Planning a rafting trip this spring or summer? Heed this advice from the experts .
Western River Expeditions has been putting people and rafts on rivers since 1961. Over this nearly 60-year span of time they have probably seen just about everything guests and nature can deliver. Through this experience, the company has compiled a list of nine sage tips for the novice when it comes to rafting.
Pack like a minimalist. You really won’t need a third pair of pants or additional sneakers. That extra hoodie? That fifth t-shirt? A second high-powered lens for that camera? Leave all this stuff – and your boom box — at home.
Please unplug. People always seem to over pack by bringing unneeded electronics. The canyon is a dead zone so your cell phone won’t work. That iTunes collection and those Bluetooth headphones only drown out the cool sounds of nature. Wouldn’t you rather listen to the wind, the rippling water and resident wildlife? Without that digital distraction you can have a real conversation. Turn off your lantern and you can see satellites and the Milky Way. A Colorado River rafting trip can be life-changing and inspiring — but only if you let it. Also think about limiting or banning electronic devices for your kids while on the trip. Pack a book instead. Other trip participants will appreciate it.
Do bring and use your camera. But be sure to bring a waterproof case or bag. You will want to also bring spare batteries and memory cards. Remember to prepare for a full day on the river, your guide can’t stop the raft in the middle of a rapid so you can change a GoPro battery.
Plan to journal along the way. The isolated surroundings of a whitewater rafting trip provide the best place to clear your mind and reconnect with thoughts and emotions that usually are buried and untapped in the bustle and noise of the “civilized” world. Try to take a few moments in the evening to jot down the location of your camp, what impressed you during the day, and what emotions and feelings you may have had. And when the guides start cracking jokes, remember them in writing as well!
Ditch the expensive duds. So you thought about placing that online order for that high-tech shirt that repels dirt, water and mosquitos and still smells sweet on day six? Forget it. You already own what you probably need. Do you know what guides wear? Thrift store dress shirts with long sleeves and a collar to protect against the hot sun. Most likely they are cotton so they stay wet and cool most of the day. They also cost just four bucks. After they wear out or get ripped and torn on a side canyon hike in the Grand Canyon, or mud-stained and red in Cataract Canyon – you can just toss them in the trash and shop for more.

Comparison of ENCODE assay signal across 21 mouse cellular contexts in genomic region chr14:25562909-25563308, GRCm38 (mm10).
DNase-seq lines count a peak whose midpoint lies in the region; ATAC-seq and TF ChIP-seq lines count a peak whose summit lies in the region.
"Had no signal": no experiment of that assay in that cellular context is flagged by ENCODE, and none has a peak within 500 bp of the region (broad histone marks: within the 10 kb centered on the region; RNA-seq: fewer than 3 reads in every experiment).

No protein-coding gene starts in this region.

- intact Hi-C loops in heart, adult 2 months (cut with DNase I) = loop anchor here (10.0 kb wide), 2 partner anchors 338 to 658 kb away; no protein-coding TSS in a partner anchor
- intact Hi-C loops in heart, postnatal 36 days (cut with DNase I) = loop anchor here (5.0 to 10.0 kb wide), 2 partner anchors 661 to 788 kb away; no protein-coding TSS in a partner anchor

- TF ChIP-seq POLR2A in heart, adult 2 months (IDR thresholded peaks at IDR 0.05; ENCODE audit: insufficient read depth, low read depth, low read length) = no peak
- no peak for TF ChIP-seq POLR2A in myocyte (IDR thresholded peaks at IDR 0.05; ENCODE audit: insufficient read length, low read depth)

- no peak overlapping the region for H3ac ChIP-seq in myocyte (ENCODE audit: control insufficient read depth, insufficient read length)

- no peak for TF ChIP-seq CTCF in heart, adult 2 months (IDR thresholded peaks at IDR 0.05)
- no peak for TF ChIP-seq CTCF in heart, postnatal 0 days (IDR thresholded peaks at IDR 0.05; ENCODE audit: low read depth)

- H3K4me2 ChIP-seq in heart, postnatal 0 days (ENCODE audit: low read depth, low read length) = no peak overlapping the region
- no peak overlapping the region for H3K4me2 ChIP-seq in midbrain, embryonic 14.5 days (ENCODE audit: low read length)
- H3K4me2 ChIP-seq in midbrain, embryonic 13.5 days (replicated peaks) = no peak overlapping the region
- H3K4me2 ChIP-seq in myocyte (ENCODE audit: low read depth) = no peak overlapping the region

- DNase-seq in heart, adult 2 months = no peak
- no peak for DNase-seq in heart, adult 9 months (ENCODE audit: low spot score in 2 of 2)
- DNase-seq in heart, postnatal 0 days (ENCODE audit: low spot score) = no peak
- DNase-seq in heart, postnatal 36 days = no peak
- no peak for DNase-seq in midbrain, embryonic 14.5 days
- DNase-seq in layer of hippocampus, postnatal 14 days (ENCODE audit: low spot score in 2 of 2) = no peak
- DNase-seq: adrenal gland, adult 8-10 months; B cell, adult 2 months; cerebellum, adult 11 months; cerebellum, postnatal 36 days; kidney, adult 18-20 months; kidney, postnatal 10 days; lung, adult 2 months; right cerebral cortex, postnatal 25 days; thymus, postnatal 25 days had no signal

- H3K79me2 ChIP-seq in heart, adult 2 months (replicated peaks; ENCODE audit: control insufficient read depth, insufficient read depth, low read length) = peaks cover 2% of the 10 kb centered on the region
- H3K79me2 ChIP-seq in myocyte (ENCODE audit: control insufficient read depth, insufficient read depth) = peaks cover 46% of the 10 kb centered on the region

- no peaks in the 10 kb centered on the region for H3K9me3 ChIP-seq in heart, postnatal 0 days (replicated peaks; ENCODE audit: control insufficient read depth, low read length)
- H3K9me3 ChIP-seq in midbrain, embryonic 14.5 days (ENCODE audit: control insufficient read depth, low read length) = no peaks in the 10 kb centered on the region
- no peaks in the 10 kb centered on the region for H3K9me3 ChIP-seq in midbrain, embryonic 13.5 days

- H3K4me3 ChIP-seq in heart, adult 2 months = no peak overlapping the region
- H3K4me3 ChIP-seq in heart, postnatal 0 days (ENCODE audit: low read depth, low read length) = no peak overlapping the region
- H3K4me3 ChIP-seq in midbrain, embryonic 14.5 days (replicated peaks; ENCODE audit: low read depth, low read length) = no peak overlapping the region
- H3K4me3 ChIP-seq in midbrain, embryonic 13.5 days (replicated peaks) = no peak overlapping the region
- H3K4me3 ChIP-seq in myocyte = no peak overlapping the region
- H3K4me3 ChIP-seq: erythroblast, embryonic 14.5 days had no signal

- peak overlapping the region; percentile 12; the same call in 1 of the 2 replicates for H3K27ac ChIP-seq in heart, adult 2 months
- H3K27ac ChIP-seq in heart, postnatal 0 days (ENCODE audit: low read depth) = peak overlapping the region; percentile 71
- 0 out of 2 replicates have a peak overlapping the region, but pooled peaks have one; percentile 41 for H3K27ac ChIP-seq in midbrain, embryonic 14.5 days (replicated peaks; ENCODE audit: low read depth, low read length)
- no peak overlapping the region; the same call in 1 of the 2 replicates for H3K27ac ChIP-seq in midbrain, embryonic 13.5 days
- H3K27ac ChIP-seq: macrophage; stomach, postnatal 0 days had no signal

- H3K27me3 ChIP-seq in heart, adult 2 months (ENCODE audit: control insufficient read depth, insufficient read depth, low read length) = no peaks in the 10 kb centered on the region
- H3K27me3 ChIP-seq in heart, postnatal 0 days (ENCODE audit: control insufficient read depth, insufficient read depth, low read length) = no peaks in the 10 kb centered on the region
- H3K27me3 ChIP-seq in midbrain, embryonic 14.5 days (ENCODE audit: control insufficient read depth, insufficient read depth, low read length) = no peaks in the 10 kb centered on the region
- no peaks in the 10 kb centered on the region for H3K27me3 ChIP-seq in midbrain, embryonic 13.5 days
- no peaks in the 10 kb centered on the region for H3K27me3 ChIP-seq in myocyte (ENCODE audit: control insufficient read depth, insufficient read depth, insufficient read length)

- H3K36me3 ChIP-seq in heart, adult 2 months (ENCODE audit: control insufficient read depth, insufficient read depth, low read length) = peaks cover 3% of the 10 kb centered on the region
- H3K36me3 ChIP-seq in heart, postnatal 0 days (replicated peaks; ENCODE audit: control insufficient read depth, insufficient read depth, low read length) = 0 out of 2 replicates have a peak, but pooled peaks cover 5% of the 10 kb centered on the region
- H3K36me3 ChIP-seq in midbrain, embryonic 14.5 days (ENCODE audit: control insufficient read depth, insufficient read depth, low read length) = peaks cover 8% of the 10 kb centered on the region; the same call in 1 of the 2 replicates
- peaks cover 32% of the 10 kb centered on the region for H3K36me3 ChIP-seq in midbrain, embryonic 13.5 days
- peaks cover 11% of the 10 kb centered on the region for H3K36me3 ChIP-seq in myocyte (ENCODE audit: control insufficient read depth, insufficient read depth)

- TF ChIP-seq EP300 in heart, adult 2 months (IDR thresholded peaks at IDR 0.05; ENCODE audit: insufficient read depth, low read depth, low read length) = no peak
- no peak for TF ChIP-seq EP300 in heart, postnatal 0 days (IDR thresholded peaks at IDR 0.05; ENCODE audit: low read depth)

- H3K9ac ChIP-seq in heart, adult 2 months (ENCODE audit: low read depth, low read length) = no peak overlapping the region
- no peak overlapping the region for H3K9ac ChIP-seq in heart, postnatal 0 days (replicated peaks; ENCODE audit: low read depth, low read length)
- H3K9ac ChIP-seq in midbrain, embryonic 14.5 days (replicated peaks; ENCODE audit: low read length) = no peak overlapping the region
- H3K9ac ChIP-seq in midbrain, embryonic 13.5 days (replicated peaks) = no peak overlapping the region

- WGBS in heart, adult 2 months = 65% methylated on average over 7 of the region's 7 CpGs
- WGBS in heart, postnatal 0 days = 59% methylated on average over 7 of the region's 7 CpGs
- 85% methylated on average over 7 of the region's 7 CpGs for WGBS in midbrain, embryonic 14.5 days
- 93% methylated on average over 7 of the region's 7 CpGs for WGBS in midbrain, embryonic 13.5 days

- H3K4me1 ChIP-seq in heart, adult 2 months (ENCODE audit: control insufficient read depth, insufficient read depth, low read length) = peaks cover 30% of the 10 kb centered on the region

You don’t need a tent. Of course, one is provided but if it doesn’t call for rain, don’t even unpack it. Why everyone wants to sleep in a tent is something guides will never understand. A stuffy tent in the Utah and Arizona desert can be downright stifling. You will actually sleep happier under the stars. The night sky is breathtaking. Trees and thick vegetation in camp will provide all the privacy walls you’ll need for changing.
Accept the fact that you may lose anything you bring. Use this simple guide: if you can’t lose something in camp or in the river without falling into a fit of depression, just don’t bring it with you. Sure, losing a camera or pair of sunglasses can be expensive, it’s the heirloom jewelry or other irreplaceable items that need to be left at home.
PLEASE! Listen to your guide. If your guide tells you to drink water all day and wear sunscreen, do both. The first symptoms of dehydration include dizziness, a headache and irritability. No one wants an irritable raft mate and being stuck on the water with other suffering guests can be unpleasant. The happiest campers are those who did not get over-baked and sunburned in the first 20 minutes. If you want to remain happy through day four, be sure to put on sunscreen every day. Also, if guides say not to dive off that rock ledge into the river — DON’T. They all know or have heard stories about that knucklehead who got hurt doing exactly what you may be thinking about doing.
Most of all, relax. Seriously, relax. It’s why you decided to put your faith in the hands of a professional outfitter and a crew of seasoned guides for your vacation. They know how to best pull off an extraordinary experience with plentiful, delicious food, expert navigation of the rapids, topnotch equipment and ample time allotted to kick-back and enjoy the unforgettable scenery. Go ahead, pull your hat over your eyes, lean back, and enjoy a rare nap in the sand. You have earned it!
For a copy of Western River Expeditions’ 2019 catalog, questions, availability and reservations call toll-free: 866.904.1160 (Local: 801.942.6669) or visit the website at: http://www.westernriver.com/.
About Western River Expeditions
Western River Expeditions is an adventure travel company headquartered in Salt Lake City, with operations and offices in Moab, Utah and Fredonia, Arizona. Annually from March through October it escorts more people down rivers on professionally guided rafting trips in Utah, Idaho and Arizona than any other company. It is the largest licensed outfitter in the Grand Canyon and the largest single tour provider in Moab, UT, through its division Moab Adventure Center (http://www.moabadventurecenter.com/).
Western River Expeditions, providing Grand Canyon rafting, Utah and Idaho rafting, and international multi-sport trips, was founded in 1961 by Colorado River rafting pioneer Jack Currey. It has been named one of the “Best Adventure Travel Companies on Earth” by the editors of National Geographic Adventure magazine. The company is the proud recipient of the “Best of State” award through Utah’s Premier Recognition and Awards Program for fifteen consecutive years (2004-2018).